Diving into Dual-Language

Diving into Dual-Language

Two kindergarten classes are speaking Spanish throughout most of their days in a successful opt-in, dual-language program in the Tigard-Tualatin (Ore.) School District.

Metzger Elementary School has some of the highest percentages of English Language Learners, at 28 percent, and Hispanic students, at 31 percent, in the district. Because of the prevalence of Spanish-speakers, this past school year, Metzger implemented its dual-language program in two kindergarten classes, reaching nearly 30 students. Principal Kraig Sproles explains that the classes follow a 80/20 model, where bilingual instructors teach 80 percent of the school day in Spanish, in subjects like reading, writing, math, and science. For the rest of the day, Spanish speakers and English speakers are taught separately to develop English language skills. Sproles says, “Our model says students need to make sure they have a strong first language, to learn in that language, and that they can transfer the Spanish literacy skills into learning English skills.”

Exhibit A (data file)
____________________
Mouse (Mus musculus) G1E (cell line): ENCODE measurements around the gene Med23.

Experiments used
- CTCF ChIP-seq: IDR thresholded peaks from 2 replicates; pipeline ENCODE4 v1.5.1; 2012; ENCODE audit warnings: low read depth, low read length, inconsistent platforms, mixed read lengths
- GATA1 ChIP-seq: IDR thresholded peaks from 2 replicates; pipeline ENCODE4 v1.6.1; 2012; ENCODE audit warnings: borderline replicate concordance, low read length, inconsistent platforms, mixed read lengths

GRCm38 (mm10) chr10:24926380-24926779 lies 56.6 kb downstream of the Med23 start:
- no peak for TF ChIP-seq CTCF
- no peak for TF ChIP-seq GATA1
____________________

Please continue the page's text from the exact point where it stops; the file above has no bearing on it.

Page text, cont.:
The district has been researching dual-language programs over the last four years and have been prioritizing bilingualism in new teacher hires. Dan Goldman, the district’s director of curriculum and instruction, says literacy skills were key in creating the dual-language program because reading and writing are highly stressed in the district. “During our research, we found that students in good bilingual programs excel more on statewide reading tests than their monolingual peers,” he says.

Sproles says he has seen many positive changes among students in Metzger’s dual-language program, such as a higher integration of Spanish and English speakers working together and speaking both languages in and outside of the classroom. “Kindergartners are like sponges in terms of learning a language,” Sproles says. “[The students had to adjust] at first, but after a month or so, we were seeing the kids string sentences together and having conversations in both languages in class, at recess, and at home. It’s remarkable and exciting to see.”

Teachers have also given English-speaking parents online tutorials and homework with English directions so they can better understand what’s happening in the classroom. Sporles says non-English speaking parents are also more involved in school than ever before because of the program. Because of the success at Metzger, Tigard-Tualatin is developing a dual-language program for another school, Bridgeport Elementary, which also has many ELLs. The program will be created to best fit Bridgeport’s resources, but will aim to have “as many classroom minutes taught in Spanish” as possible, Goldman says.


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